To prove this, Stephen Hawking wrote in his A Brief History of Time “[…] if you believe that the universe is not arbitrary, but is governed by definite laws, you ultimately have to combine the partial theories into a complete unified theory that will describe everything in the universe. But there is a fundamental paradox in the search for such a complete unified theory. […] if there is really a complete unified theory, it would also presumably determine our actions. And so, the theory itself would determine the outcome of our search for it!

 

The Theory of Everything remains one of the major unsolved problems in physics, a holy grail so to speak, similar to brokers’ desire for perfect market vision. As in physics, scouring the shipping markets for correlations between multitude events and seemingly unrelated data to build the necessary framework for an investment decision to be taken with as nearly as possible ‘perfect information’ at hand is a noble exercise but might be a priori vain.

 

In engaging with the secondhand market, one should break up their probes into smaller bits that can be dealt with separately (e.g., Is this a ship that charterers will employ? Would we have money and a ship after the purchase?). To paraphrase Hawking, if everything in our market depends on everything else, it might be impossible to get close to the full picture by investigating parts of the market in isolation. Nevertheless, it is certainly the way that humans have learnt to make progress.

 

The ‘S/S Kapetan Dimitrios’ was built as the ‘S/S Jonathan Grout’ in September 1942 in California and available bibliography suggests that it was not among the first one hundred Liberties purchased by the Greek shipowners in 1947. The ship’s history and fate remain unclear (at least when one’s sources of information are confined to written entries in books). At the end, we would like to imagine that the ‘S/S Kapetan Dimitrios’, and many of its sisterships, enjoyed many peaceful decades of soft cotton seas.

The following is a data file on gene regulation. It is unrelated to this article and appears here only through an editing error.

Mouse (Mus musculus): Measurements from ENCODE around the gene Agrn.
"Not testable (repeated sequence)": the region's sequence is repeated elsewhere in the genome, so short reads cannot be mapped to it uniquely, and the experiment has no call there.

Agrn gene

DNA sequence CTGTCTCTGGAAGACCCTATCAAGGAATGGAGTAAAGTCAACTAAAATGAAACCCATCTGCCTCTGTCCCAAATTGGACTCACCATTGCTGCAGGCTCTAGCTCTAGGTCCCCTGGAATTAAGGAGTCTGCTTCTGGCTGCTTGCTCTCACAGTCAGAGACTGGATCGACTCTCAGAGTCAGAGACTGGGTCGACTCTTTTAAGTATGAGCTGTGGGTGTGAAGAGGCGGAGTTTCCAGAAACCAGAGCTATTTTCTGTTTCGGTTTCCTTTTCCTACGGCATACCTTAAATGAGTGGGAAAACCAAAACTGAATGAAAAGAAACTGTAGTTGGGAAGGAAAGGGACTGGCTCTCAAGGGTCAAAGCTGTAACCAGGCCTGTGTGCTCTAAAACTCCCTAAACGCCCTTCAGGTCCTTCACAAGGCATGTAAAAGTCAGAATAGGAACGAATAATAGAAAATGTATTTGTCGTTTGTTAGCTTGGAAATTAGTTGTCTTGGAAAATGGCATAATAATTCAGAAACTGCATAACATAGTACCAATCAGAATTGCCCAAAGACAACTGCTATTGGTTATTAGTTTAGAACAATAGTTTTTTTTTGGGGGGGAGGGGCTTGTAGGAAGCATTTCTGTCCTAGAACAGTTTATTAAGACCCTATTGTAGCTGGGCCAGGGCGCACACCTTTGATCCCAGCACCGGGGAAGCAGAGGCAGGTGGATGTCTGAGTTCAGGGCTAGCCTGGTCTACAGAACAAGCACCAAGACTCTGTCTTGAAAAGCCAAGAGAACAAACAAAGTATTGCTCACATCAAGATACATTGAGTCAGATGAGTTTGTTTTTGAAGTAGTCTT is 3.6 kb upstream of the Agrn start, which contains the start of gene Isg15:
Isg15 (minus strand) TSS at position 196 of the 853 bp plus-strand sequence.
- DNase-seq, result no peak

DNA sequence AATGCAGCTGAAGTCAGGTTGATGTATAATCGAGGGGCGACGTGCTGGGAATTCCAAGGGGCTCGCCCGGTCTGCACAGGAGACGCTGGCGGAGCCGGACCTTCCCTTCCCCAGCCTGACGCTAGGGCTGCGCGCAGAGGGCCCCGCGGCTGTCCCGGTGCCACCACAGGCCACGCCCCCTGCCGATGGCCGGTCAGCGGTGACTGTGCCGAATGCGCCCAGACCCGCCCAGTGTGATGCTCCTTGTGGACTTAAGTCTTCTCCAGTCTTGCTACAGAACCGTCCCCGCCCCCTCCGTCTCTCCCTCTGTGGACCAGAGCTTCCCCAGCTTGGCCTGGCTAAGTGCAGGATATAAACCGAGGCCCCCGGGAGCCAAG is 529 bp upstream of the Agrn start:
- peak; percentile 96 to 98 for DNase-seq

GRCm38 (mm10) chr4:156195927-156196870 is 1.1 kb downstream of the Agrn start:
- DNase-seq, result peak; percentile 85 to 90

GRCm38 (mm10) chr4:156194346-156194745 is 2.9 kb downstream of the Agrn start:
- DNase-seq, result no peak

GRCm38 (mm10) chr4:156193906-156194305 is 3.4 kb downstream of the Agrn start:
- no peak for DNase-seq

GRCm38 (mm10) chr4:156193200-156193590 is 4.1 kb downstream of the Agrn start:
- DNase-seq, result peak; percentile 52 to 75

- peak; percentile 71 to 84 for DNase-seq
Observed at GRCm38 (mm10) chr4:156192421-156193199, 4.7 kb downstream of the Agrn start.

Albeit the reality might well be different as the second half of the 20th century was also a period fraught with conflicts and great superpowers’ rivalry. However, this is not the late 1960s nor the early 70s. The world today is an altogether more peaceful place, but one still dotted with flashpoints, challenges, and developments, be it geopolitical, economical, demographical, or technological, that challenge the status quo.

 

Whether in shipping or in life, an ocean of cotton can only be our calm mindset when dealing with business and personal affairs, our capacity to make the most out of available information, resources and opportunities, our attitude toward facing and overcoming challenges and adversities.

 

Dionysios Tsilioris